homeless

While a recent report shows the number of people who are on the streets or staying at emergency shelters has decreased locally, last year there were still nearly 8,000 individuals counted on the streets, in shelters and in transitional housing programs in Hamilton County.

Preliminary information shows the number of homeless people in Cincinnati and Hamilton County declined slightly during a point-in-time count last month.  

The Department of Housing and Urban Development requires communities to make the count once a year during the last week of January.  

Kevin Finn with Strategies to End Homelessness said this year there 1,029 people counted compared to 1,043 last year.

Homeless census starts tonight

Jan 27, 2015

**UPDATE 1-29-15** Strategies to End Homelessness has secured $15.3 million dollars from a HUD grant.  

A press release from the group on Wednesday says Hamilton County and Cincinnati are sharing in $1.8 billion in grants to be distributed nationwide,  announced in the last week.  

Ann Thompson / WVXU

Another night of frigid temperatures means an overflow crowd at the Drop Inn Center.

In the warmth of the shelter, Ron Stewart explains a failed relationship put him on the streets and this facility has been helping him for the past three weeks. He is singing the praises of the Drop Inn Center which provides him with a place to eat and sleep, and a way out of homelessness.

Stewart says, "I'm making friends. I have a support system and I'm looking forward to being in my own place by the beginning of next month."

Cincinnati Council could soon be asked to add homeless status or perceived homeless status to the city's hate crimes law.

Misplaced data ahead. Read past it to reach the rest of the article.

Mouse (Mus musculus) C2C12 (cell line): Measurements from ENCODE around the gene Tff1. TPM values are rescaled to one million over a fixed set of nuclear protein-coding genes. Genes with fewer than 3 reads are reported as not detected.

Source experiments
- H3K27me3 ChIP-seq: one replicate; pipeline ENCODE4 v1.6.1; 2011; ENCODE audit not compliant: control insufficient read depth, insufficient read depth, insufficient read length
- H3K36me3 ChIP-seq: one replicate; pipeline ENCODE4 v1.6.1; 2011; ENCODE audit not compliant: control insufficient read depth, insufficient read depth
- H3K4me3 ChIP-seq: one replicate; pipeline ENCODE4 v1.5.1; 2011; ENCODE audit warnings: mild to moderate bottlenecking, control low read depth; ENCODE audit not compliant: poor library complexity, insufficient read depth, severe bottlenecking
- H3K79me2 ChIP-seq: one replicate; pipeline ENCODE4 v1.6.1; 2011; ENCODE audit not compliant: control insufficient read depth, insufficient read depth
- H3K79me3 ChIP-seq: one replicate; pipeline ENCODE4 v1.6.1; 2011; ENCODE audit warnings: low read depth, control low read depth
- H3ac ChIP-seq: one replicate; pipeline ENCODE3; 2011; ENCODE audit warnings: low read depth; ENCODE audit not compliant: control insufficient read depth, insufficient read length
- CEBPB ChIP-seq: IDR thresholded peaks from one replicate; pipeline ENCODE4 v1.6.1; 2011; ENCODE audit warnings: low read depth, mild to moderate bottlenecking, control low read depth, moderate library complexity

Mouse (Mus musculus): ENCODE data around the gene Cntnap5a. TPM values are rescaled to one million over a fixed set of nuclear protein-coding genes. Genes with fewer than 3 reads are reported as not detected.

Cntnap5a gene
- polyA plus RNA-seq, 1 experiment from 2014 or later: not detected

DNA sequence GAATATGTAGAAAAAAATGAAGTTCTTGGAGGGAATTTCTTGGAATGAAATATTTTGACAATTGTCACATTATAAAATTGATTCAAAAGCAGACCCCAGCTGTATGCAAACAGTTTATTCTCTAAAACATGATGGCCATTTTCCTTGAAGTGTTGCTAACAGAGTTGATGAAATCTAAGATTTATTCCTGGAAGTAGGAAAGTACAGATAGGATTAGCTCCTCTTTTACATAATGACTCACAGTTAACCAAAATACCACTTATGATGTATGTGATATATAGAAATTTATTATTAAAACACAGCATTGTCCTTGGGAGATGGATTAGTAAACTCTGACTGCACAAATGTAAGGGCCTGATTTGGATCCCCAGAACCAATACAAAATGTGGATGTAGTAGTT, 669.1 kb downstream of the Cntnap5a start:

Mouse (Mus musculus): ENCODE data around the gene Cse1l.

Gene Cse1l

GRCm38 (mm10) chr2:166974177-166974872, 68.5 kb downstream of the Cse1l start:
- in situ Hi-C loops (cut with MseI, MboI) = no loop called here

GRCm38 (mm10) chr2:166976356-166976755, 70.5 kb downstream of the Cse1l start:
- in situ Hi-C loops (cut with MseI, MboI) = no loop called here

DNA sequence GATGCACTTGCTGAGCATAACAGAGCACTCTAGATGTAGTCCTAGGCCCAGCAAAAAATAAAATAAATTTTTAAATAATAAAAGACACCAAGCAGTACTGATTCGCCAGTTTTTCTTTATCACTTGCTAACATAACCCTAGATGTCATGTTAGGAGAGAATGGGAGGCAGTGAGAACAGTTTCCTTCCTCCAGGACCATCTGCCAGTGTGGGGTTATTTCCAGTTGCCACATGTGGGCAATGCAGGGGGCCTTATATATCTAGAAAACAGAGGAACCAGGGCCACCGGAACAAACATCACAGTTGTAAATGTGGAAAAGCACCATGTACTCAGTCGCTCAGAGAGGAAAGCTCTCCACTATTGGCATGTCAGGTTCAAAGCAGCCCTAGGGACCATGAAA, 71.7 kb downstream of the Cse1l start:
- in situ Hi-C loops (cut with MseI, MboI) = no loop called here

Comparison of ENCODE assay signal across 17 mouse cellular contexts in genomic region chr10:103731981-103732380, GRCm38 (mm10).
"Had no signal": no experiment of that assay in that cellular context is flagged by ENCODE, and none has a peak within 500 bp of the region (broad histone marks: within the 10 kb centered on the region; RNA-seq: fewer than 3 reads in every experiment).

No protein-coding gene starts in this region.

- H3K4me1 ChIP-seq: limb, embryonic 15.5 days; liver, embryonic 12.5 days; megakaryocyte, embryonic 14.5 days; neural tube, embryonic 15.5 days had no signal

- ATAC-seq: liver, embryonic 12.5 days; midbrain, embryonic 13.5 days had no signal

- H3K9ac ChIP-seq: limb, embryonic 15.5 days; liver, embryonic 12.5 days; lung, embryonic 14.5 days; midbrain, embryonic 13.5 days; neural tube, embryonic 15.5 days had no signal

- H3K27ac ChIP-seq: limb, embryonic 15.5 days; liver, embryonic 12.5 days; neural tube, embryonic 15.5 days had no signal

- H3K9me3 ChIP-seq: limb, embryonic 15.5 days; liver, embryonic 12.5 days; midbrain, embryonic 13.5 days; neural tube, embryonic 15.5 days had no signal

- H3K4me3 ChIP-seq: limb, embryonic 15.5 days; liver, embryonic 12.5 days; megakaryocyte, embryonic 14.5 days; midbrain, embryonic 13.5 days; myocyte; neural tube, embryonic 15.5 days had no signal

Council Member Chris Seelbach and others are making the announcement Thursday during a press conference near the Drop Inn Center in Over-the-Rhine.

"Which means that if police determine that the crime was committed because the person was homeless or perceived to be homeless, then a judge could add up to 180 days on the sentence of the person who committed the crime," Seelbach said.

 

Homeless children, teens and young adults are a rising concern for police and social workers in Hamilton County.

Lighthouse Youth Services CEO Bob Mecum says homeless kids used to mainly be unhappy runaways.

"Today we're seeing kids who are, for the most part, long-term victims of poverty, long-term victims of neglect, and physical and sexual abuse," says Mecum.

Addiction is another major problem. Mecum says heroin use today is unprecedented and often passed down to children by their parents.

Sarah Ramsey

Two companies that would be neighbors of the relocated Drop Inn Center in Queensgate are expressing concerns about the plan.  

A city council committee heard from proponents of the plan two weeks ago, and Tuesday it heard from representatives of two companies that say they need more information.  

Richard Posey is with K4, an architecture, design and construction firm with a facility in Queensgate.  He said one issue is security and safety for employees.

Sarah Ramsey

Construction on the new Drop Inn Center could begin later this summer and the facility could be open in August 2015.  It will be moving from its current location in Over-the-Rhine to Queensgate.

A Cincinnati Council committee received an update on the project Tuesday from Executive Director Arlene Nolan.  She said several sites were considered before one was selected.

Cincinnati Council could vote Wednesday to withdraw support for a controversial housing project in Avondale.  National Church Residences wants to build up to 100 units of permanent supportive housing for homeless and disabled individuals. 

City Council approved a resolution in February supporting the group's effort to get low income housing tax credits from the Ohio Housing Finance Agency.  Those credits have since been approved. 

Pages